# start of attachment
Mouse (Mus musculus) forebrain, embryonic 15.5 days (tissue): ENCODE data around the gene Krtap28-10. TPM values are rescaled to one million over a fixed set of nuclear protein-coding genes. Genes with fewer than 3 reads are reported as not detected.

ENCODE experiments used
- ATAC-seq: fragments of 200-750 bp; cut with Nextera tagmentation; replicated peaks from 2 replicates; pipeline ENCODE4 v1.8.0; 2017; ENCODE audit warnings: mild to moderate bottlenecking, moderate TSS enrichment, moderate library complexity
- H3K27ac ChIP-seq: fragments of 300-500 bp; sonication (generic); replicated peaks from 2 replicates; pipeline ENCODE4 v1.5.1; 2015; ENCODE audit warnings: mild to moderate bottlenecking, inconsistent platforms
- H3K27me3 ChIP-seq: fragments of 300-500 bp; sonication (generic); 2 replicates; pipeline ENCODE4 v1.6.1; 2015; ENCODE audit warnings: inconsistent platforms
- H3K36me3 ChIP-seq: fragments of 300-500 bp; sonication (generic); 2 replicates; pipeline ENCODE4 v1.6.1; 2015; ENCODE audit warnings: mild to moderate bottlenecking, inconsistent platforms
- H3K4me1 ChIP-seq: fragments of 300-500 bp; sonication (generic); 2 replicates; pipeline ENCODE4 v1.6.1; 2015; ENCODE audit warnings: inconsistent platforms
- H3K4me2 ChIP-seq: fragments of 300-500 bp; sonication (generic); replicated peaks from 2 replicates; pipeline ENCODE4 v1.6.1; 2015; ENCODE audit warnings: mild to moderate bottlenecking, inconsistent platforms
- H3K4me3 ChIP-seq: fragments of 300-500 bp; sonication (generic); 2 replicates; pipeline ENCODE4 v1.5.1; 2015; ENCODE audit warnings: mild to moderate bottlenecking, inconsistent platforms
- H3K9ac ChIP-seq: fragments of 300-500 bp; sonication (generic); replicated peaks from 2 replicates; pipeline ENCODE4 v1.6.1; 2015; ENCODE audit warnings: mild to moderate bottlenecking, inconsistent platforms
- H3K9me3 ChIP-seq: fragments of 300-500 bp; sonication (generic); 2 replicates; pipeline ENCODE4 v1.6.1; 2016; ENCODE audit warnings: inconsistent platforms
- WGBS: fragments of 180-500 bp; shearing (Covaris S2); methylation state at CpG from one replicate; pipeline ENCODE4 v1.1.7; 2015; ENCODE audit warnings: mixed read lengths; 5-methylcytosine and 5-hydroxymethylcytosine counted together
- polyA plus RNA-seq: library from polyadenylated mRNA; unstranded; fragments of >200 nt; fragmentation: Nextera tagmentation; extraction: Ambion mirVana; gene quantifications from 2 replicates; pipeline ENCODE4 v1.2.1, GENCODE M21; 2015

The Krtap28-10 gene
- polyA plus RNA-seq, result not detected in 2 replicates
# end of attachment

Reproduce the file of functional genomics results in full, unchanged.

Mouse (Mus musculus) forebrain, embryonic 15.5 days (tissue): ENCODE data around the gene Krtap28-10. TPM values are rescaled to one million over a fixed set of nuclear protein-coding genes. Genes with fewer than 3 reads are reported as not detected.

ENCODE experiments used
- ATAC-seq: fragments of 200-750 bp; cut with Nextera tagmentation; replicated peaks from 2 replicates; pipeline ENCODE4 v1.8.0; 2017; ENCODE audit warnings: mild to moderate bottlenecking, moderate TSS enrichment, moderate library complexity
- H3K27ac ChIP-seq: fragments of 300-500 bp; sonication (generic); replicated peaks from 2 replicates; pipeline ENCODE4 v1.5.1; 2015; ENCODE audit warnings: mild to moderate bottlenecking, inconsistent platforms
- H3K27me3 ChIP-seq: fragments of 300-500 bp; sonication (generic); 2 replicates; pipeline ENCODE4 v1.6.1; 2015; ENCODE audit warnings: inconsistent platforms
- H3K36me3 ChIP-seq: fragments of 300-500 bp; sonication (generic); 2 replicates; pipeline ENCODE4 v1.6.1; 2015; ENCODE audit warnings: mild to moderate bottlenecking, inconsistent platforms
- H3K4me1 ChIP-seq: fragments of 300-500 bp; sonication (generic); 2 replicates; pipeline ENCODE4 v1.6.1; 2015; ENCODE audit warnings: inconsistent platforms
- H3K4me2 ChIP-seq: fragments of 300-500 bp; sonication (generic); replicated peaks from 2 replicates; pipeline ENCODE4 v1.6.1; 2015; ENCODE audit warnings: mild to moderate bottlenecking, inconsistent platforms
- H3K4me3 ChIP-seq: fragments of 300-500 bp; sonication (generic); 2 replicates; pipeline ENCODE4 v1.5.1; 2015; ENCODE audit warnings: mild to moderate bottlenecking, inconsistent platforms
- H3K9ac ChIP-seq: fragments of 300-500 bp; sonication (generic); replicated peaks from 2 replicates; pipeline ENCODE4 v1.6.1; 2015; ENCODE audit warnings: mild to moderate bottlenecking, inconsistent platforms
- H3K9me3 ChIP-seq: fragments of 300-500 bp; sonication (generic); 2 replicates; pipeline ENCODE4 v1.6.1; 2016; ENCODE audit warnings: inconsistent platforms
- WGBS: fragments of 180-500 bp; shearing (Covaris S2); methylation state at CpG from one replicate; pipeline ENCODE4 v1.1.7; 2015; ENCODE audit warnings: mixed read lengths; 5-methylcytosine and 5-hydroxymethylcytosine counted together
- polyA plus RNA-seq: library from polyadenylated mRNA; unstranded; fragments of >200 nt; fragmentation: Nextera tagmentation; extraction: Ambion mirVana; gene quantifications from 2 replicates; pipeline ENCODE4 v1.2.1, GENCODE M21; 2015

The Krtap28-10 gene
- polyA plus RNA-seq, result not detected in 2 replicates